It’s a sad day to be an elephant.
Perhaps some people have been keeping up with the story of the five elephants which were murdered in Kaeng Krachan National Park and the somewhat haphazard way the park superiors have handled the situation. There have been incidents of finger pointing and outright lying to the press and police handling the case. Looking back at the story in retrospective, we see there is obviously something fishy which the parks staff are trying to hide, as well as a game of ‘you scratch my back and I’ll scratch yours’ going on within the various departments.
14/1/2012: The story starts with a local (not a parks staff) reporting a case of a dead elephant which was burnt by the park staff, to get rid of the carcass. Oddly, during the initial inspection, the tusks and genitals were intact, but when the police inspected it, the tusks and genitals were gone. –Who did it? Well, the local said the parks staff told him to remove the tusks and he refused. –Smart move for a guy who almost fell prey to the blame game.
The Director General of the National Parks Authority transfers all six suspects, including the Kaeng Krachan park chief, deputy and four assistants, to a different post while the investigation is being concluded.
An investigation by police finds that some locals were “threatened” not to tell of the dead jumbos, to the point some villagers feared for their lives and had to be taken to a safe house. A Karen villager (lets blame him!) claimed he was asked by the park authorities to remove the tusks before they burned the bodies and said they were about 50 cm long.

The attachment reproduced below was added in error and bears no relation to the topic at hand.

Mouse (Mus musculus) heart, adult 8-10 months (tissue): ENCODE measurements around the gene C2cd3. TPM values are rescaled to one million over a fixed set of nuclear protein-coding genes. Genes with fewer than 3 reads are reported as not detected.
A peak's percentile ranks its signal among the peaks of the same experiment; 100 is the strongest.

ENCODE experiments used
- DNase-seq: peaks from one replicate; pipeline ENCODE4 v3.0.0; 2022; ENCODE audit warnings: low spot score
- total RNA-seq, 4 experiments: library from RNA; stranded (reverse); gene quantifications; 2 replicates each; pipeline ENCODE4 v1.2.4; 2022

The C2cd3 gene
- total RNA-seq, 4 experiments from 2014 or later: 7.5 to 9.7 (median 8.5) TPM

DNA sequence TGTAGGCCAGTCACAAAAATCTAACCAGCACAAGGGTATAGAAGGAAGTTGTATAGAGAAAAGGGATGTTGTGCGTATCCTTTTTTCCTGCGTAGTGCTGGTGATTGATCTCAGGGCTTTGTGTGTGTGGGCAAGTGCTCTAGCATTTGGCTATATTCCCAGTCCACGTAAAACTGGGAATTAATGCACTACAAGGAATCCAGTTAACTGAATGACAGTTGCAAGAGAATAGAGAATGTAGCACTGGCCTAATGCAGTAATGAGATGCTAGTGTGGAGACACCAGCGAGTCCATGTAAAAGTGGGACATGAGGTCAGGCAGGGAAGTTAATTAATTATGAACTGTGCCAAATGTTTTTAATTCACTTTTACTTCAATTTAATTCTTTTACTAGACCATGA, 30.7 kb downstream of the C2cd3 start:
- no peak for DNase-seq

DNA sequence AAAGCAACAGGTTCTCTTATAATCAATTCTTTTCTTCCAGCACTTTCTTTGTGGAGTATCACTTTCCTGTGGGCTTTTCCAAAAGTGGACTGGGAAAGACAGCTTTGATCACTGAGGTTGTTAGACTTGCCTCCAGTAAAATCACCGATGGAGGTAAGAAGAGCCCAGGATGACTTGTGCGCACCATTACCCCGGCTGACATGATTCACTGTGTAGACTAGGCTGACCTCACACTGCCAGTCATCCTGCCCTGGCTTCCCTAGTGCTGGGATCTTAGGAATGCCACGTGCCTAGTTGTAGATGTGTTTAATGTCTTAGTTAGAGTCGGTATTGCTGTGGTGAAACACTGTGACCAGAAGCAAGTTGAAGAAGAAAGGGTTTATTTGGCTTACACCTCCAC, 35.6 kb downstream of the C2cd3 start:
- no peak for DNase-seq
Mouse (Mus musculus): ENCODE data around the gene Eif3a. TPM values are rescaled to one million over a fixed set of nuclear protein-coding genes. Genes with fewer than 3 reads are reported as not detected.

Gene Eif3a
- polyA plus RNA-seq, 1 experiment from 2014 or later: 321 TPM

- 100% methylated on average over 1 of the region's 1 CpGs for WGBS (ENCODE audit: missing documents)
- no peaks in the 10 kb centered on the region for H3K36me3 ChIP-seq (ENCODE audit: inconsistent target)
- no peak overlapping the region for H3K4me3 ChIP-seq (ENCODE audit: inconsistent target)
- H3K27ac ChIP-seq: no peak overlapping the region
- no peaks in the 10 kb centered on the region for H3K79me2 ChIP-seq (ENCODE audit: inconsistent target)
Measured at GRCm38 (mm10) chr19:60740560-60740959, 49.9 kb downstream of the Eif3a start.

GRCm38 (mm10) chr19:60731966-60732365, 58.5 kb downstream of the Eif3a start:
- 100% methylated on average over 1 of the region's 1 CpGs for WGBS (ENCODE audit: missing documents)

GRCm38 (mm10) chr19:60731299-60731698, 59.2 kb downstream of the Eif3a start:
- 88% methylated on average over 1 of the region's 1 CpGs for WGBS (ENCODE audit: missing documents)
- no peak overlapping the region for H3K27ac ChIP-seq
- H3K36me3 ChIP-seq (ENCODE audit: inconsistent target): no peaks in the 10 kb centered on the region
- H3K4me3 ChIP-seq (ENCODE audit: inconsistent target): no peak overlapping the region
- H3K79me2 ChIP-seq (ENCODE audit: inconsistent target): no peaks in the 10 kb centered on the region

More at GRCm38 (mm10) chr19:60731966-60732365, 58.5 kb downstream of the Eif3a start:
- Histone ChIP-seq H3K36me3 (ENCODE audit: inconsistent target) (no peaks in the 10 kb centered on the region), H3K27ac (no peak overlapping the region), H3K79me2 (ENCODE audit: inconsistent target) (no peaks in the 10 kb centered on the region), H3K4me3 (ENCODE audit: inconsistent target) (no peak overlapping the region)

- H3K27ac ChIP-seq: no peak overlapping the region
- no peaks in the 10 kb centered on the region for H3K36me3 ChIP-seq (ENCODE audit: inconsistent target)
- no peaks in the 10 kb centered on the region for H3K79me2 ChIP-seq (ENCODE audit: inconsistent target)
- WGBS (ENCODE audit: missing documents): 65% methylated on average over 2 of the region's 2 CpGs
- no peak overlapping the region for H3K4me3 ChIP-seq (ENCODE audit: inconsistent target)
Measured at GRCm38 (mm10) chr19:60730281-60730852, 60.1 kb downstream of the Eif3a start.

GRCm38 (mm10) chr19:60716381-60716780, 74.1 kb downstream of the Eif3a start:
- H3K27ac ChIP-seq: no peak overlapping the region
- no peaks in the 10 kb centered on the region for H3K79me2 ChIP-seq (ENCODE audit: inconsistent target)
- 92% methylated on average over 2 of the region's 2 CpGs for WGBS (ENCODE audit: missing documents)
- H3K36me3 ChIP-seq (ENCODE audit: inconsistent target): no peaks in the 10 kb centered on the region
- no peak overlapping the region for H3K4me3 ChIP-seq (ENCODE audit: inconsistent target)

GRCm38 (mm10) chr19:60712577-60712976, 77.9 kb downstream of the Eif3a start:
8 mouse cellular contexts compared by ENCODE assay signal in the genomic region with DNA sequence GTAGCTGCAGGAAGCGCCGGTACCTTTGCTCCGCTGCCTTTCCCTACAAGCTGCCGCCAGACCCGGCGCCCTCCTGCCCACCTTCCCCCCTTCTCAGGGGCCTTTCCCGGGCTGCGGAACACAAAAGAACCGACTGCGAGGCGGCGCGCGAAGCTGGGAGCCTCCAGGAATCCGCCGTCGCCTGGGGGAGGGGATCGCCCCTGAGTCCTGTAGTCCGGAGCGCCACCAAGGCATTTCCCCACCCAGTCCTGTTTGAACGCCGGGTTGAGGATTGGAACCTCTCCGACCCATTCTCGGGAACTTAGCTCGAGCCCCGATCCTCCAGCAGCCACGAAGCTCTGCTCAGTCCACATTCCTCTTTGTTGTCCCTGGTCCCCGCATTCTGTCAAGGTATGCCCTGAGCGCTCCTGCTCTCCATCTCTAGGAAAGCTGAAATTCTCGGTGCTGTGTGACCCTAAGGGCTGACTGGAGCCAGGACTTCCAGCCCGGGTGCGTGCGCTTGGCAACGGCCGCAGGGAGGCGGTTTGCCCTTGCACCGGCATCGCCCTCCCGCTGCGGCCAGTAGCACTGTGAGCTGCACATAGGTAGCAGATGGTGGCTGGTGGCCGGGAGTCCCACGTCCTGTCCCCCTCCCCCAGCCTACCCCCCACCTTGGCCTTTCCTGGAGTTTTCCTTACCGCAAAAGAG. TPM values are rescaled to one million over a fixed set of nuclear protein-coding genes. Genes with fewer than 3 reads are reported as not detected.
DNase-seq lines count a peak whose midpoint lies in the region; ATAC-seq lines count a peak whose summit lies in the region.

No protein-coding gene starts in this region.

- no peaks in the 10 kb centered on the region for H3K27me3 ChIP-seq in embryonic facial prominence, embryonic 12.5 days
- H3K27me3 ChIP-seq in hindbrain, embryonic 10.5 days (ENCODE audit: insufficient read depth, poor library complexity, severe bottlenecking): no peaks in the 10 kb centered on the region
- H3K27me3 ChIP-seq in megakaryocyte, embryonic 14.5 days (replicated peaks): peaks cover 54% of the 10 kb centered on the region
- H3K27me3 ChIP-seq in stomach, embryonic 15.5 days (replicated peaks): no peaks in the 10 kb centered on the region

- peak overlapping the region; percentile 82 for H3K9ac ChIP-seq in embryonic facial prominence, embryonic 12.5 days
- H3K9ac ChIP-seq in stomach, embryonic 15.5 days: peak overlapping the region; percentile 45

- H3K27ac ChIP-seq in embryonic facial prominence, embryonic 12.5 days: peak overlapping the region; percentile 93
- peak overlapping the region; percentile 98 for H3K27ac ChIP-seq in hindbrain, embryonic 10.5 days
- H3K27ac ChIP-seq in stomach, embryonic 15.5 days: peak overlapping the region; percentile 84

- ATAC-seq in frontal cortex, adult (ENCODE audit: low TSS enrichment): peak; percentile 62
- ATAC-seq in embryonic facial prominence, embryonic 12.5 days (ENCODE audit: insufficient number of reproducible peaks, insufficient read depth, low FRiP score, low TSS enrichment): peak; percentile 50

-Again, we ask the same question: what happened to the tusks?
15/1/2012: The next day the police arrest the four assistants, two of which confess to burning the carcass and removing the tusks; the other two deny they were involved, blaming the deputy to the park chief as being the one who took the tusks. The four are charged at a local police station for burning the carcass; they are not charged for poaching.
Later it is revealed that the standard procedure for disposing of a dead elephant is to remove the tusks, store them at the park headquarters as “evidence” and burn the body. –Despite this being “official standard procedure” which is sanctioned by the parks authority, the four men are being accused for doing their job?